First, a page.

On Altruism and Egoism

LiveScience reports on the research of Brick Johnstone and Bret Glass of Missouri University:

“… the right parietal lobe — is responsible for defining ‘Me,’ said researcher Brick Johnstone of Missouri University. It generates self-criticism, he said, and guides us through physical and social terrains by constantly updating our self-knowledge: my hand, my cocktail, my witty conversation skills, my new love interest …

“[Their research] looked for correlations between brain region performance and the subjects’ self-reported spirituality. 

“Among the more spiritual of the 26 subjects, the researchers pinpointed a less functional right parietal lobe, a physical state which may translate psychologically as decreased self-awareness and self-focus.

“In addition to religious practices, other behaviors and experiences are known to hush the Definer of Me. Appreciation of art or nature can quiet it, Johnstone said, pointing out that people talk of ‘losing themselves’ in a particularly beautiful song. Love, and even charity work, can also soften the boundaries of ‘Me,’ he said.”

This link between selflessness and spirituality is echoed in the Bhagavad-gita:

Those who are unwise act out of attachment for the results of their action, so the wise should act without attachment for the sake of uplifting the world.

Chapter 3, Text 26, translation by Swami Tripurari
And in the Philippians 2:4 of the Bible:

Each of you should look not only to your own interests, but also to the interests of others.

In Islam, the term used for selflessness is al-‘eethar, and is mentioned in the Qur’an 59:9

Those who entered the city and the faith before them love those who flee unto them for refuge, and find in their breasts no need for that which hath been given them, but prefer (the fugitives) above themselves though poverty become their lot. And whoso is saved from his own avarice – such are they who are successful.

One antagonist of selflessness is Ayn Rand, who states:

Men have been taught that the ego is the synonym of evil, and selflessness the ideal of virtue. But the creator is the egoist in the absolute sense, and the selfless man is the one who does not think, feel, judge or act. These are functions of the self.

The ethics of Rand’s objectivism, rational egoism, hold that human reasoning leads to selfishness. Why would someone put others’ interest before their own? A person’s life would end quickly if all of their actions were geared towards the preservation of another’s life. Therefore, if someone acts for the benefit of others, they are being unreasonable. She even applies the idea to love in her March 1964 interview with Playboy:

“When you are in love, it means that the person you love is of great personal, selfish importance to you and to your life. If you were selfless, it would have to mean that you derive no personal pleasure or happiness from the company and the existence of the person you love, and that you are motivated only by self-sacrificial pity for that person’s need of you. […] Love is not self-sacrifice, but the most profound assertion of your own needs and values.”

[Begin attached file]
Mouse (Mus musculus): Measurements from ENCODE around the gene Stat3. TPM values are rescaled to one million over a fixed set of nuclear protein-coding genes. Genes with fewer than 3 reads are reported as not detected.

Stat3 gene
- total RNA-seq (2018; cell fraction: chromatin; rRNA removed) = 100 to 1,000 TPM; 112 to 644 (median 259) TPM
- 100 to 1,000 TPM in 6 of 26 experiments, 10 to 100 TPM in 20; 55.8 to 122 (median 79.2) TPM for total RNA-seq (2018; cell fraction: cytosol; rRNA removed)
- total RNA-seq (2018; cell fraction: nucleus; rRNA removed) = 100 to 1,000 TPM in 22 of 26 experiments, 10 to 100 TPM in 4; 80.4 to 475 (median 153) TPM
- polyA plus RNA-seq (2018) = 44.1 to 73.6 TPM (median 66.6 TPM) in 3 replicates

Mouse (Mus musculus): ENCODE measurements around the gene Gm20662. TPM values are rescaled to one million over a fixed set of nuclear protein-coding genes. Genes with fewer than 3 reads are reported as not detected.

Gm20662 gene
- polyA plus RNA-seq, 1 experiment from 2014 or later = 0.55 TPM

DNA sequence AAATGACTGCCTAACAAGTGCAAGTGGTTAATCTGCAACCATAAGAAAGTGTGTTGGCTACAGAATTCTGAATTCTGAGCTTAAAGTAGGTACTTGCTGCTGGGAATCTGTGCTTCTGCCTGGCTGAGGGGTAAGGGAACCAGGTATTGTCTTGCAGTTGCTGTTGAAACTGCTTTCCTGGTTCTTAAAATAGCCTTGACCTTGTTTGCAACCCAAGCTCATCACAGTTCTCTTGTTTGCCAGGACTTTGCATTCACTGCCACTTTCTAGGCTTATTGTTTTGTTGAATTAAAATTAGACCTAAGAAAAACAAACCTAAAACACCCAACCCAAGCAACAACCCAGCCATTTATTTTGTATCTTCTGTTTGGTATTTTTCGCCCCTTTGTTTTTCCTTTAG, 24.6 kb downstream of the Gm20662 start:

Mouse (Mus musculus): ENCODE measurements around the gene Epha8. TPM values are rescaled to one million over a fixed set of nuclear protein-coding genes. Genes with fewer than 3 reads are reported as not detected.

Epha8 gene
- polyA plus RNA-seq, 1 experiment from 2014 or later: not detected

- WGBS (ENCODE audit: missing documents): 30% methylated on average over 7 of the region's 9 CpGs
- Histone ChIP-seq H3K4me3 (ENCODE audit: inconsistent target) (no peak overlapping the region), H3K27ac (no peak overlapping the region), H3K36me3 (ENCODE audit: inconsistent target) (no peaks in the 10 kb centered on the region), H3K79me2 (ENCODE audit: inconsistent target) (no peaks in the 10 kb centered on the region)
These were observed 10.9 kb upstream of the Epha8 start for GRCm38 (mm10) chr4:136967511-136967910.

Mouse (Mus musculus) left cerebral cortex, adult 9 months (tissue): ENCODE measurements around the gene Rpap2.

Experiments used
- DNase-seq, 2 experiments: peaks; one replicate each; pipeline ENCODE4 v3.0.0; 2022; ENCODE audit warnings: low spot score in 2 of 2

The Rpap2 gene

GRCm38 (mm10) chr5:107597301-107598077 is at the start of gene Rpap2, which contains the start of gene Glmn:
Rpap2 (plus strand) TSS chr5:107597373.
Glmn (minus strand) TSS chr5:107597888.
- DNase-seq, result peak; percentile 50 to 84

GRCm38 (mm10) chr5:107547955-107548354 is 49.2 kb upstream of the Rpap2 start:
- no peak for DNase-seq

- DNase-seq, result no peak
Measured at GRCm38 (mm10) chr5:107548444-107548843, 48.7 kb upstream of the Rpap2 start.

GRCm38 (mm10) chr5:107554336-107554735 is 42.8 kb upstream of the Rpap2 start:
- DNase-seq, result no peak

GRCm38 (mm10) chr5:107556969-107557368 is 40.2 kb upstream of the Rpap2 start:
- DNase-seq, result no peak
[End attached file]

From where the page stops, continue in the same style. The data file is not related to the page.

Although Rand makes excellent and inspiring points about individualism, self-sufficiency and the avoidance of animalistic hedonism throughout her writings, the extremes of altruism and egoism can be balanced.

If we ignore the needs of others we will be indirectly affected. If we do not properly educate children or provide social services for those in need, our economy may suffer and crime may rise. We cannot deny our interdependence. No man is an island.

The community stagnates without the impulse of the individual. The impulse dies away without the sympathy of the community.

Independent thinking alone is not suited to interdependent reality. Independent people who do not have the maturity to think and act interdependently may be good individual producers, but they won’t be good leaders or team players. They’re not coming from the paradigm of interdependence necessary to succeed in marriage, family, or organizational reality.

Meeting the needs of our fellow man requires that we clearly understand those needs and are capable of meeting them. It requires that we direct enough attention towards our personal well-being to make a contribution to humanity at large. Ignoring our own needs is not part of the equation of interdependence. How can we help others without having helped ourselves?
Regardless of how much reasoning we apply in our own narrow self-interest, the end result is the same: death. We may have lived a well-reasoned life, but for what purpose? The whole of humanity will outlive the individual. If our sense of self is not broadened to include others, particularly those who have not yet been born, then a tiny life of selfish acts has little meaning.
May I continually improve all aspects of my physical, emotional and mental individuality, as well as my capacity to communicate with and understand others, so that my existence remains humble, meaningful and benign.

1 Comment

  1. Thank you for carefully placing these ancient traditions and contemporary thoughts together in one space. It provides an enlightening glimpse into the interdependence of the individual and the whole – opportune (and hopefully continuous) reflections for the New Year and beyond …

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